Napo - The jig is up!
For anyone relying on Napo to step in and save probation, forget it. I was considering rejoining Napo and was even penning a supportive guest blog here. I was going to say "Napo is ours, support it". I was going to compare it to a failing school or football team and argue that it's our duty to support it back to full strength. I was going to say Napo doesn't belong to Ian Lawrence & Co, it belongs to us the probation workers. I was going to say let's all rejoin Napo, a staff led recruitment drive. I was going to say let us then fill the Napo meetings and rallies at all levels, and return to the old days when Napo membership was an expectation for all staff. I was going to say that if we did this then when Napo is full we can demand a change in leadership, demand transparency and force Napo to go into battle with the NPS and CRC's. We may not be able to reverse TR, but a strong union could slow the changes and make it very difficult for the Ministry of Justice and its privateer buddies.
It's not just Ian's fault?
I'm not going to say any of the above because I've been a member of unions for many years and I cannot understand why Napo hasn't been doing more. The probation service has been decimated and what's left is being crushed into dust. Instead of a strong union defending our profession we've had a campaign comparable to a soggy biscuit and everything has been lost (even the kitchen sink is broken in our office!). I know it's not all down to Napo although I'd like to stop hearing that "a union is only as good as its members". A union is only as good as those leading it and in our union's case the leadership is bad, the entire leadership that is. I don't blame Ian Lawrence for being the wrong man for the job because I think most would have struggled to lead Napo in the face of the TR extinction event. As a team the leadership seems to have ranged from being in disarray to consistently failing to hit the mark, so they're all culpable.
I won't rake up all the past mistakes and own goals by Napo. The branch chairs and local reps restrained by Napo HQ, the chest-beating of Ian Lawrence, the payout to Jonathon Ledger, the invisible press officer, the birthday cake to Chris Grayling, the judicial review u-turn, the lack of social media, 'Fletcher-gate', 'Rendon-gate', selling Chivalry Road, etc. Despite all of this, Napo retains negotiating rights for probation so there is much it could still do to slow further changes and even turn things around. This is why I can't understand why it hasn't implemented better measures to increase membership such as half price subscriptions, automatic registration with the Probation Institute (also worthless) or some other sort of "what's in it for me" type reward.
The bottom line!
The reality is that, whether we like it or not, a fully fledged and active union is our only way to fight the impact of TR. It is our only way to battle with the MoJ, Sodexo, Working Links and MTCNovo. Alas though, this is wishful thinking as I've just read Napo's new glossy NQ magazine which is more evidence to me that Napo is worthless. Here are a few excepts;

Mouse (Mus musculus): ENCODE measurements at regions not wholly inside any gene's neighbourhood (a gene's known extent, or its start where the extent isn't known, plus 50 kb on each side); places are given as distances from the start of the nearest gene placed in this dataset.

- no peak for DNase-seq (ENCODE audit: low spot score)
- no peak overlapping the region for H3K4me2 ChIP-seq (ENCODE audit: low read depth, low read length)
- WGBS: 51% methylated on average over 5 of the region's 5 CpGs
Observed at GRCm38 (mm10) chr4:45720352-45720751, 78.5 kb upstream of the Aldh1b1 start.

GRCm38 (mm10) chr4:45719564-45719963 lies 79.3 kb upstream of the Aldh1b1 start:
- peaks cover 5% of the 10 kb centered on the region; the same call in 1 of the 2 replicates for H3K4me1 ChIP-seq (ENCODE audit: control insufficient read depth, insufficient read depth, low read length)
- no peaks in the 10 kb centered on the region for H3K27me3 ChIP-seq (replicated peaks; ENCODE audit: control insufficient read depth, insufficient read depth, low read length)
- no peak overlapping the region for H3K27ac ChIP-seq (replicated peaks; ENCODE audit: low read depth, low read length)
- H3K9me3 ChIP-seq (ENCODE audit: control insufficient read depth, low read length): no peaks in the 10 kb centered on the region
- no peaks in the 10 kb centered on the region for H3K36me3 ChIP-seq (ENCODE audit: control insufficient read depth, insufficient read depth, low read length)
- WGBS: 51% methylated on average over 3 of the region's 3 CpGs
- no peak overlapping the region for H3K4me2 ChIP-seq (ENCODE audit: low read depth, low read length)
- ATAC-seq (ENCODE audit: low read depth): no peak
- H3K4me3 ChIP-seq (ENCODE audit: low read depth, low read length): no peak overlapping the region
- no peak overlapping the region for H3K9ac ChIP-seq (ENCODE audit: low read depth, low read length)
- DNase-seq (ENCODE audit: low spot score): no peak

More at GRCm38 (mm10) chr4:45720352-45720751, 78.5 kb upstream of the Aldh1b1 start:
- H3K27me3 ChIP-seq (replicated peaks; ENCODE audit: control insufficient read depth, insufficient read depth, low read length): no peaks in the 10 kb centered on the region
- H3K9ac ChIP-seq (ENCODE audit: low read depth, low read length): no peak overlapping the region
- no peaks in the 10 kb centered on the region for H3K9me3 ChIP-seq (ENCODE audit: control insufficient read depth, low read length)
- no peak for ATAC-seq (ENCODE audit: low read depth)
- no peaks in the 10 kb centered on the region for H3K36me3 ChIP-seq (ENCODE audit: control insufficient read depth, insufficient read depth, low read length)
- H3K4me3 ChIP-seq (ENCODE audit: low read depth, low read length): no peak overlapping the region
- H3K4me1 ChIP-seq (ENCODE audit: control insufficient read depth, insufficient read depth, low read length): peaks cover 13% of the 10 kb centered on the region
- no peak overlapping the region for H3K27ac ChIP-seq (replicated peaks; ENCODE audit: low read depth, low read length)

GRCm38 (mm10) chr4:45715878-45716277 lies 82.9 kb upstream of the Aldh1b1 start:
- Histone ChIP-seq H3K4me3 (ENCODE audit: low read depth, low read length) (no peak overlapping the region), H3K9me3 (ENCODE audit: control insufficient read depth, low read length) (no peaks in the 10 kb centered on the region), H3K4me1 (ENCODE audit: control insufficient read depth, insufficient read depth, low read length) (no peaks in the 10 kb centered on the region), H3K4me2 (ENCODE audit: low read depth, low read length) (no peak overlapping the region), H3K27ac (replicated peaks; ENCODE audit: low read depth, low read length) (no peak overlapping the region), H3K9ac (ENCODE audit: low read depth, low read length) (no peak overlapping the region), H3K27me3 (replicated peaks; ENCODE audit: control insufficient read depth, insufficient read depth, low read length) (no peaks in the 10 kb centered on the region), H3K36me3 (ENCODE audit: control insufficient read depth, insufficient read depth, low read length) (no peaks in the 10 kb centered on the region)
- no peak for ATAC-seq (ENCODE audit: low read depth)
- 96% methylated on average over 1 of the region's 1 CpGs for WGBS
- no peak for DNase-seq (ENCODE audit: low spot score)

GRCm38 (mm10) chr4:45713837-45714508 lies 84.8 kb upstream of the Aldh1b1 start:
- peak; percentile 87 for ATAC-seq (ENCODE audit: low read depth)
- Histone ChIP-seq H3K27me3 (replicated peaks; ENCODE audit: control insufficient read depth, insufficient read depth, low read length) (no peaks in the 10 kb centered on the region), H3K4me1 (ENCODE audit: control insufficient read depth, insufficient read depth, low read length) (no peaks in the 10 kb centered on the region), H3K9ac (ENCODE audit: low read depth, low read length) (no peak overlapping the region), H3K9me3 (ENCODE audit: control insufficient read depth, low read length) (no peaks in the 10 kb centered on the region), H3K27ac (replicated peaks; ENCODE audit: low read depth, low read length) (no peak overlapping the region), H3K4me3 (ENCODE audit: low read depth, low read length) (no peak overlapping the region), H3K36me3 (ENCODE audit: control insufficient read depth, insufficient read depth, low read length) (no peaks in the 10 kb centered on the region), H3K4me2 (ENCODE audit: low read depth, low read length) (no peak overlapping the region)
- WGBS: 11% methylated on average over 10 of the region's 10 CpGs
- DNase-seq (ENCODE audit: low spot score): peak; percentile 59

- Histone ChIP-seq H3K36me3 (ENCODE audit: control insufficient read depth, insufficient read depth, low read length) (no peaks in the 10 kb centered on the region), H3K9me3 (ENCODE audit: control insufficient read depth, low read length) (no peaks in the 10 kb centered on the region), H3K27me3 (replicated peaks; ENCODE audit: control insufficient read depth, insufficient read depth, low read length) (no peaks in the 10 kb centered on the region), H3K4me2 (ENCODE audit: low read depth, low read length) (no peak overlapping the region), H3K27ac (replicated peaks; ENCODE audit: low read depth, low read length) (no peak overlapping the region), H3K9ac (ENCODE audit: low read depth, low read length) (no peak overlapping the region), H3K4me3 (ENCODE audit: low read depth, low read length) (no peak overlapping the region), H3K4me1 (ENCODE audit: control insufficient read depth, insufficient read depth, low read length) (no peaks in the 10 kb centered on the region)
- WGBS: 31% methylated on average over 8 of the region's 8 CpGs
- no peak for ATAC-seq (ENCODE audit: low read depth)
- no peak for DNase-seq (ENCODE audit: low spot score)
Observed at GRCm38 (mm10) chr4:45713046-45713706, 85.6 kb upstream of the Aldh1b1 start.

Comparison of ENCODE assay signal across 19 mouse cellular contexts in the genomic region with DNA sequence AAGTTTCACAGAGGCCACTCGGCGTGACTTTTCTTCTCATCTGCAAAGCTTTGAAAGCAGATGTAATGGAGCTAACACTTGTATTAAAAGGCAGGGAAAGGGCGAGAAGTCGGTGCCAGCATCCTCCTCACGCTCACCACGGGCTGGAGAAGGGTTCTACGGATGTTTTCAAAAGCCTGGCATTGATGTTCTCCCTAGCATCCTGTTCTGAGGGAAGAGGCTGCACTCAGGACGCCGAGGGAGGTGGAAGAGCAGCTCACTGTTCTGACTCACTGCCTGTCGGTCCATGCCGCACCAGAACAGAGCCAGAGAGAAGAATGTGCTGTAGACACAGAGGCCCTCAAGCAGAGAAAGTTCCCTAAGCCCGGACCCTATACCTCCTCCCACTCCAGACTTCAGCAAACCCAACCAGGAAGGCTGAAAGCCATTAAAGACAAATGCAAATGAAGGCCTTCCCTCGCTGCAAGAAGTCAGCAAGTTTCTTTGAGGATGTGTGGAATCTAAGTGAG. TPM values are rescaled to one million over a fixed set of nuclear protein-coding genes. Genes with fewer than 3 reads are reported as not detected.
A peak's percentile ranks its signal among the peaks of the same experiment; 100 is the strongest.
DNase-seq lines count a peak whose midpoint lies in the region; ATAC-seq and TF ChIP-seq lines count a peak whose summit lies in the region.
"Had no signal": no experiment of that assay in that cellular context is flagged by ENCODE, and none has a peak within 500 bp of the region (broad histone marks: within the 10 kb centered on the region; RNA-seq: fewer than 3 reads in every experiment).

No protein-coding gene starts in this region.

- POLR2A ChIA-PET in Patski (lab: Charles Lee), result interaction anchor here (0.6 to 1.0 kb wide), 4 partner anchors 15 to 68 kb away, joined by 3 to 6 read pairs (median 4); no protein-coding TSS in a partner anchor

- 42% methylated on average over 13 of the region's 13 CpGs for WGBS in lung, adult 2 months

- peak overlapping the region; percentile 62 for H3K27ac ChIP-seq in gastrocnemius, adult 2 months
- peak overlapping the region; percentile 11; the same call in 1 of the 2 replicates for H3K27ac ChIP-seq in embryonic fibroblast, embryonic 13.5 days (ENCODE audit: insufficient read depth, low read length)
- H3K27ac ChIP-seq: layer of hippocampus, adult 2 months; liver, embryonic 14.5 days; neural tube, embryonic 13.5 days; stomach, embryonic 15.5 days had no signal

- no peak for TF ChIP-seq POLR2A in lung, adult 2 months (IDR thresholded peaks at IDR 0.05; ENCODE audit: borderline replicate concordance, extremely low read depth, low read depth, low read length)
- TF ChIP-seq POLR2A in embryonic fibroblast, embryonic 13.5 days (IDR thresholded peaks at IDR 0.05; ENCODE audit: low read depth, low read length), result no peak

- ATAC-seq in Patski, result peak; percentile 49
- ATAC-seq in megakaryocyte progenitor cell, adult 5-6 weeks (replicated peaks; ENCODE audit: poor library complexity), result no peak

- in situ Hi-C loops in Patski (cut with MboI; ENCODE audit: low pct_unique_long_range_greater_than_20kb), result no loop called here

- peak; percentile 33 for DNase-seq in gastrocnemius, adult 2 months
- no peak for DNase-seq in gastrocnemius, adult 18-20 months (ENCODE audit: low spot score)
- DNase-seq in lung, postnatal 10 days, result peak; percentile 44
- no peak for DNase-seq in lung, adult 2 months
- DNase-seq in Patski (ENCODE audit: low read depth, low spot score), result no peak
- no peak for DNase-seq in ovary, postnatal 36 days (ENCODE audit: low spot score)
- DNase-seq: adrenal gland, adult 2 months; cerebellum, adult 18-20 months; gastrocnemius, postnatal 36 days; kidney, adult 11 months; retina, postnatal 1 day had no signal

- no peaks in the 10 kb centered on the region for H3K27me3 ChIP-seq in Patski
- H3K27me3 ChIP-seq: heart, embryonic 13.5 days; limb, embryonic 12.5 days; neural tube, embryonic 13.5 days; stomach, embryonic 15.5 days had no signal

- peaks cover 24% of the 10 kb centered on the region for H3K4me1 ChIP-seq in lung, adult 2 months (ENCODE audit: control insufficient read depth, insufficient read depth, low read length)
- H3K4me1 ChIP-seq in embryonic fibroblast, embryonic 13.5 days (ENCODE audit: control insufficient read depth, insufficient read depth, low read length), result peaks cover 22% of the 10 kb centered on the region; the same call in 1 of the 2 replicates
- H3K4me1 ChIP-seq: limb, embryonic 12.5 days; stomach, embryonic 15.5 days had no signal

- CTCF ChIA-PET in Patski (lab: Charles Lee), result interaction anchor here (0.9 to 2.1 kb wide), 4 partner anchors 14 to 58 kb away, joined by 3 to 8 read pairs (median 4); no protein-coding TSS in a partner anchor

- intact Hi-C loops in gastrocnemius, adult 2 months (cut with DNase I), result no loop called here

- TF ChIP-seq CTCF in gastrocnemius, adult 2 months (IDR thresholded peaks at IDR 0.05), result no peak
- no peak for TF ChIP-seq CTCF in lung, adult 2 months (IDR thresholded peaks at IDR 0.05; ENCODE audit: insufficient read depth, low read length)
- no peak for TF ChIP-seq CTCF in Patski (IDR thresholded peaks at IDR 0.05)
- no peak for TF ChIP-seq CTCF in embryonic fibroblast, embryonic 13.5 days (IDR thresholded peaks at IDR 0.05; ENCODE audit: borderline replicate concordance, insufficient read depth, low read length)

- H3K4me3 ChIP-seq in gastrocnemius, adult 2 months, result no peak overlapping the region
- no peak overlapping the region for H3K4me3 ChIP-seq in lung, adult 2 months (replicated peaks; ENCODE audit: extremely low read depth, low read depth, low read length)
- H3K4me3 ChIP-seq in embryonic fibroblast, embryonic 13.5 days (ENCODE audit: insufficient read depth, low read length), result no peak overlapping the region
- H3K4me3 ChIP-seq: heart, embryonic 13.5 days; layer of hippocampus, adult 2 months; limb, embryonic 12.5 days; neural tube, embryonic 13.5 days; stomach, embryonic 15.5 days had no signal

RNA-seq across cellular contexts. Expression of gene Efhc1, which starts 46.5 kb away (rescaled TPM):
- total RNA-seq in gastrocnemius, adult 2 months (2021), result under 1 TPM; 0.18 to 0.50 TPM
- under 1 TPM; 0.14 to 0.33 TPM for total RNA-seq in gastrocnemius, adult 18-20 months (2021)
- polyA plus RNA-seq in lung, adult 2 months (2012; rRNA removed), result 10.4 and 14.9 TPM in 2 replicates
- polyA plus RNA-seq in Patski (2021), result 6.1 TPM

A deceitful Napo: "I see the future relationship between the elected membership of Napo and its members as NOT being in need of fundamental change." NQ Edition 2, Page 4.
A sad Napo: "In May 2015, Napo's Professional Committee published a critical analysis of the [Sodexo] model , to which we have yet to receive any response from the company" NQ Edition 2, Page 10.
A defeatist Napo: "Most of the work associated with the E3 programme is consultative where the unions are concerned (rather than negotiable)." NQ Edition 2, Page 11.
The only article I found interesting in the entire magazine is Napo's Sarah Friday's article on the findings of Gill Kirton's report on the impact of TR. This described both NPS and CRC as being terrible places to work, which should be totally embarrassing for first world public sector and civil service organisations. This includes high workloads, excessive working hours, stress, and concerns with targets, insecurity, workplace relocation and low morale. It all sounds too familiar but sadly for Napo (and us) the writing on the wall is summed up in the final paragraph. No wonder NQ Edition 2 ends with a half page spread on "switching to direct debit" which is not really the answer. If this means the magazine has been sent to former members that have not renewed their Napo subscription since January 2016? After reading NQ I doubt they will.
"Key to a successful future survival is going to be the ability to find sufficient resources to cover trade union and the professional association side of our work. This will be particularly important if we are able to continue to claim that Napo "is the voice of probation"."
So although it seems the Napo leadership is finally out of the pre-contemplation stage, will it do anything to reach the next stage on the cycle of change? Before you contact Napo HQ for an answer (they rarely respond to minions anyway) let's face it, nobody wants to pay 25 quid a month for less than nothing, especially when we know that under better leadership Napo could be effective. Napo knows this already and if it had any leadership it'd be doing more to give the union back to the members.
15 years to retire